Image Errors Introduction

There are many ways that technical faults, file damage and correction errors can appear in images. It is important to be able to identify these problems so that the images can either be corrected, or rejected should the errors be too severe. 

Even if you are not directly involved in digital correction, if you are a picture researcher or picture editor for example, then it is still worth knowing how to identify these images so that their quality can be gauged.   To help make sense of the large range of errors that need to be checked, it is useful to group them into categories.  From there the problems can be sorted into how serious they are. The first division is the list of technical faults, which can be subdivided into external and internal; those that can be checked outside, and those checked inside Photoshop.  What constitutes a technical problem will be determined by your particular workflow.

External technical faults

External faults cover the obvious ones, such as seeing which file format is being used, making sure that there is a file extension, and checking the file size. Not so common are whether the file, or even the embedded colour profile itself, have been corrupted and causing difficulties in opening an image. Other opening problems can be deliberate, such as images having watermarks or file security locks.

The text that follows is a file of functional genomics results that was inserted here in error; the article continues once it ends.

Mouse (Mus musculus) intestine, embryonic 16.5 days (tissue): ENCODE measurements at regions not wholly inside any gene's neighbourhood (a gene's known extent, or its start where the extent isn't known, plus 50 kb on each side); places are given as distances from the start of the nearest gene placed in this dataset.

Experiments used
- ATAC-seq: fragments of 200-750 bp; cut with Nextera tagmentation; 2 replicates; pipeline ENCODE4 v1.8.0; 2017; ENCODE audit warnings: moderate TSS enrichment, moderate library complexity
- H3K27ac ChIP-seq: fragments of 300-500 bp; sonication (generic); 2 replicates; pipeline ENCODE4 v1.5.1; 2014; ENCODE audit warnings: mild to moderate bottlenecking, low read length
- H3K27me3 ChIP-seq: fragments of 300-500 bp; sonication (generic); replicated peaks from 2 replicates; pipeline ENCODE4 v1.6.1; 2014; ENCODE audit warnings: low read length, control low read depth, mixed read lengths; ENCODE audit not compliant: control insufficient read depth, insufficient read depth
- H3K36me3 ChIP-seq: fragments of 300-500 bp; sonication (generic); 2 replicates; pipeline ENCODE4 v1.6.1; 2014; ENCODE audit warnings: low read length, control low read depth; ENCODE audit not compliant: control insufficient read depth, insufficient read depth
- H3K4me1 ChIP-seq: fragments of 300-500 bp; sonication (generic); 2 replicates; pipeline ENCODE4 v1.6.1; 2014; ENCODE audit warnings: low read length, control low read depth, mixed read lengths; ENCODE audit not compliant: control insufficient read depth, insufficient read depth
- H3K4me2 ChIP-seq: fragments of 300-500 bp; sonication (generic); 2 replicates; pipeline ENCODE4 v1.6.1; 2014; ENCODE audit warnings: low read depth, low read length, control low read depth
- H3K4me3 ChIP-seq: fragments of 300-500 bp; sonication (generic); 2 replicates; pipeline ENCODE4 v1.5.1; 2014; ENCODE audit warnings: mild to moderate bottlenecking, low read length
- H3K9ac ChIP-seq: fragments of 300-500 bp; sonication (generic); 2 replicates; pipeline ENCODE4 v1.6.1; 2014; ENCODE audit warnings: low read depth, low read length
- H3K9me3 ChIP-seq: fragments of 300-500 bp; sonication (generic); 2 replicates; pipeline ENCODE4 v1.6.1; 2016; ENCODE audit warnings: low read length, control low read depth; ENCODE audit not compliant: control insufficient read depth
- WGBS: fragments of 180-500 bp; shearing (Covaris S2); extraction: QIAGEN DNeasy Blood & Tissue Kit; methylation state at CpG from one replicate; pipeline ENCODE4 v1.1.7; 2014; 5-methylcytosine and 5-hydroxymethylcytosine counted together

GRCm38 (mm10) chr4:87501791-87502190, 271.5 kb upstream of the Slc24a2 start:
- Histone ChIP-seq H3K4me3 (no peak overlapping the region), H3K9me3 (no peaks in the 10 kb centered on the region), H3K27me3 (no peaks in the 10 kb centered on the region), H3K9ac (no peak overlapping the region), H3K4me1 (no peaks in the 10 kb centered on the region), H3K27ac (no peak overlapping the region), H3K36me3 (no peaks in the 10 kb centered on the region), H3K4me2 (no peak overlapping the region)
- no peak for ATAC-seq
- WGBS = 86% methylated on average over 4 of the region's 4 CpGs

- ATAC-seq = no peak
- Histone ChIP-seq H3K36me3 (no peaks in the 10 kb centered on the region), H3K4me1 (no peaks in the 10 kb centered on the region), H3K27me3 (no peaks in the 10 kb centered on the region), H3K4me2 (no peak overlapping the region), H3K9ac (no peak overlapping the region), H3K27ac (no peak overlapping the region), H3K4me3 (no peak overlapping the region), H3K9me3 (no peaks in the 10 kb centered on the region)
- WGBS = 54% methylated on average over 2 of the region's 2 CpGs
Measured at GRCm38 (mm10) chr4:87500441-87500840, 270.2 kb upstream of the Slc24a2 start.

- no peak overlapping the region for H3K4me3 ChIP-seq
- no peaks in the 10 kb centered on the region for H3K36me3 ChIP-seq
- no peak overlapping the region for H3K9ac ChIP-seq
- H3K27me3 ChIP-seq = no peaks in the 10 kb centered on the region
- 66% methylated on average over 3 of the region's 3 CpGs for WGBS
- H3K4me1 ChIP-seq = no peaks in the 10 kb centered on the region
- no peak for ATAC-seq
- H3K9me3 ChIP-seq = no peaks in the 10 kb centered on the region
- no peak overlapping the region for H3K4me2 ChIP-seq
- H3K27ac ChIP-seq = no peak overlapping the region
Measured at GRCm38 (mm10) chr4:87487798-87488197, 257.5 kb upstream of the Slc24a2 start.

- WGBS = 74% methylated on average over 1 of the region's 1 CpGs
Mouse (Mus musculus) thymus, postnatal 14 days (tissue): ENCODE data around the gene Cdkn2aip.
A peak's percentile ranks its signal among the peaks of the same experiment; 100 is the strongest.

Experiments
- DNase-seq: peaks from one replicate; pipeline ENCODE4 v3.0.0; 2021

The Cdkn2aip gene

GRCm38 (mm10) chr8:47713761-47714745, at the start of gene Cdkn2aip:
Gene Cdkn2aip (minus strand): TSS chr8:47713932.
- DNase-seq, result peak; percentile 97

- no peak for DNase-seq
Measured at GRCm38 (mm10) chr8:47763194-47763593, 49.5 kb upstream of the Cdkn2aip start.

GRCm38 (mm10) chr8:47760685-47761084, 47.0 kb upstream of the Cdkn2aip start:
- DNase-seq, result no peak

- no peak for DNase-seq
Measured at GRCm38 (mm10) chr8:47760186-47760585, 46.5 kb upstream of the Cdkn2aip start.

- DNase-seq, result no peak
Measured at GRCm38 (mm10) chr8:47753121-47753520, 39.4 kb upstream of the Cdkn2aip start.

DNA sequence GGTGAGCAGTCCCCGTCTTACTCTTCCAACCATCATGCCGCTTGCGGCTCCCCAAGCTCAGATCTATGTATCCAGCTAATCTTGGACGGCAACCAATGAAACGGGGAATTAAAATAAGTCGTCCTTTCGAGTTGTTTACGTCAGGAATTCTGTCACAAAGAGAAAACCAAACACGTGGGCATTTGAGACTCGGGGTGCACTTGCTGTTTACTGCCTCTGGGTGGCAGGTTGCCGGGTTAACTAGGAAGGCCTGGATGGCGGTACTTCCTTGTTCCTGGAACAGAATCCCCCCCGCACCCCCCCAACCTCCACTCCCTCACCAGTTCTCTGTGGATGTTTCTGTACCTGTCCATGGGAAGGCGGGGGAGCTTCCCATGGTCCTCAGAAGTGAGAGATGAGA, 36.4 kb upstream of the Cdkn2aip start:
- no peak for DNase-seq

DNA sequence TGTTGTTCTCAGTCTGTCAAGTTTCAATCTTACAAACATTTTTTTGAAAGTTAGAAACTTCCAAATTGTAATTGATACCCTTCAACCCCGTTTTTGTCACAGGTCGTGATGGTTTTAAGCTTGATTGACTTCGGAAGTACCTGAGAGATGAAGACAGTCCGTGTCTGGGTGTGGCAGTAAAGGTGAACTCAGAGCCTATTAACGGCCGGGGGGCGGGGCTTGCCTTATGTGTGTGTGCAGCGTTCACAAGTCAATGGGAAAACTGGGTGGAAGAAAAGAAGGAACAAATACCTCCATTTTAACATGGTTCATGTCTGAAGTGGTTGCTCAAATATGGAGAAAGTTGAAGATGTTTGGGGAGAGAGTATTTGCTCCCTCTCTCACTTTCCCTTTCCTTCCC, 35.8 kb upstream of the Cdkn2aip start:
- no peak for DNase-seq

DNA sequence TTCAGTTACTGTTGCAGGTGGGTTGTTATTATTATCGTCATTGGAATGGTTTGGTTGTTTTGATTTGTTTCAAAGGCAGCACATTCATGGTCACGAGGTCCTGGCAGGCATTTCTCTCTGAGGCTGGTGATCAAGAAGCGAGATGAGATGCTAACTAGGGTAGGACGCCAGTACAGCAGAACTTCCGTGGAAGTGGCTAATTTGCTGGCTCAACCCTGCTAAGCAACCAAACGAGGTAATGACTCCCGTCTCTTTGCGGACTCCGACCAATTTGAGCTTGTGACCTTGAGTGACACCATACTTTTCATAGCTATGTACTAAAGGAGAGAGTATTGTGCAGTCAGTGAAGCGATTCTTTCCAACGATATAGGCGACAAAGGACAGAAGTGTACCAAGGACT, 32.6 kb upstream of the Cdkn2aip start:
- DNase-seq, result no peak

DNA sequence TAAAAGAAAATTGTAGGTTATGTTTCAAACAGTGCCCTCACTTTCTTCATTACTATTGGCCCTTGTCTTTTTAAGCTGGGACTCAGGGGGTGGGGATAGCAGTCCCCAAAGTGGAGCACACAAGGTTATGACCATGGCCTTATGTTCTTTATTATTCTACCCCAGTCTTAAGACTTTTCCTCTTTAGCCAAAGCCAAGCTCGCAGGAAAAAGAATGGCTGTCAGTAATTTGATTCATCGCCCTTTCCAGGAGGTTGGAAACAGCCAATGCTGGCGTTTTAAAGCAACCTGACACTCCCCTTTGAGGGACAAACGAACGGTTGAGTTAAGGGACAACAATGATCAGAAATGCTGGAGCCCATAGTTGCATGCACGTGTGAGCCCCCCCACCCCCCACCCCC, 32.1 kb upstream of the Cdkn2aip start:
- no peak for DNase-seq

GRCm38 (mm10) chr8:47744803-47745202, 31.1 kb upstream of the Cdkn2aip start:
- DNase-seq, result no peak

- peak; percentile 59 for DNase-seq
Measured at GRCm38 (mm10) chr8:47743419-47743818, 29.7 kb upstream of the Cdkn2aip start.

Internal technical faults

The list of internal faults is quite wide ranging. They are to do with which colour mode the image is in (CMYK, RGB, etc), whether there is a colour profile attached, the image bit depth, whether the pixel aspect ratio is square or not, the number of channels, if there are any channel masks, quick masks, image layers, the file resolution, and if any sound or text annotations have been attached.  Add to this the File Info panels need to be checked to see if the relevant metadata has been included, or excluded if need be. This is a lot of information to check on.  Fortunately most of this can be automated by either using image quality utilities, or with JavaScript within Photoshop (available since version 7).

The second division of quality faults, and the one with the errors that are more difficult to detect, are those made when the image was captured or corrected. These can be colour problems or image damage, and are covered in the following pages.